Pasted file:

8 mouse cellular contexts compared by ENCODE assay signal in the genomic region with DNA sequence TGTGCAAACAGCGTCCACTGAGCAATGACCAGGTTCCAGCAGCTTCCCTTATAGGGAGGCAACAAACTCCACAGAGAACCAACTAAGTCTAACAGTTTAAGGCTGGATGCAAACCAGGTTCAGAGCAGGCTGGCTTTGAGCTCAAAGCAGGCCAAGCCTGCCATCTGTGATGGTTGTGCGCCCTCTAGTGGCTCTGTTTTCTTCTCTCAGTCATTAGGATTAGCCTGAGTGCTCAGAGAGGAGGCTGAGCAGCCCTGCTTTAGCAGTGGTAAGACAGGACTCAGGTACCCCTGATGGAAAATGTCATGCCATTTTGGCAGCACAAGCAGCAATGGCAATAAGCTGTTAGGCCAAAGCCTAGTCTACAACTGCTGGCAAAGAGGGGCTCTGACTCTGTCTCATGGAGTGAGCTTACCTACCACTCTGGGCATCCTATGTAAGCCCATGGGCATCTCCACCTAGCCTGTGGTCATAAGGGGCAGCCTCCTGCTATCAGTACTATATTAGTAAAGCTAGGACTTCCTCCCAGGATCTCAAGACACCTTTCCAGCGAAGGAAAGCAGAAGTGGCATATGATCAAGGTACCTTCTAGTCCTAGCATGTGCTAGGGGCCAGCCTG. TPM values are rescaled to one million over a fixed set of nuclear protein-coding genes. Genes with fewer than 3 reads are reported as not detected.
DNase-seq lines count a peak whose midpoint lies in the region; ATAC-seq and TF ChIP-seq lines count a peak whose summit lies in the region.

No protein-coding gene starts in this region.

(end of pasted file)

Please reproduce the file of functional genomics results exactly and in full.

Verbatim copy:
8 mouse cellular contexts compared by ENCODE assay signal in the genomic region with DNA sequence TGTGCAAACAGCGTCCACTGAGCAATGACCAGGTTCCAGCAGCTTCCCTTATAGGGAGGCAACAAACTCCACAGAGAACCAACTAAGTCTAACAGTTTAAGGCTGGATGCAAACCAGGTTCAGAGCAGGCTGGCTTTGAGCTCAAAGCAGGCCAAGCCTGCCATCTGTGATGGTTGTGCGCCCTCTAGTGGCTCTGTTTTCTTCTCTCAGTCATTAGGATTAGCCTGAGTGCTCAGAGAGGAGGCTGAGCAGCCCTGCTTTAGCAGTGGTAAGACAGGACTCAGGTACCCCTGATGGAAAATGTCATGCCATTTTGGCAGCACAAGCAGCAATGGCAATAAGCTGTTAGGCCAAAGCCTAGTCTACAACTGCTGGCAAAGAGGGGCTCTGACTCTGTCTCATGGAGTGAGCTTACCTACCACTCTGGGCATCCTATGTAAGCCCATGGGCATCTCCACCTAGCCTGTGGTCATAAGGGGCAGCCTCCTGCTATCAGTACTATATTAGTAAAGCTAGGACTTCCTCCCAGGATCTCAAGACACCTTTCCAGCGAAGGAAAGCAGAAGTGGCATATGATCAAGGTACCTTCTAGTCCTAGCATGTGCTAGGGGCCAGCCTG. TPM values are rescaled to one million over a fixed set of nuclear protein-coding genes. Genes with fewer than 3 reads are reported as not detected.
DNase-seq lines count a peak whose midpoint lies in the region; ATAC-seq and TF ChIP-seq lines count a peak whose summit lies in the region.

No protein-coding gene starts in this region.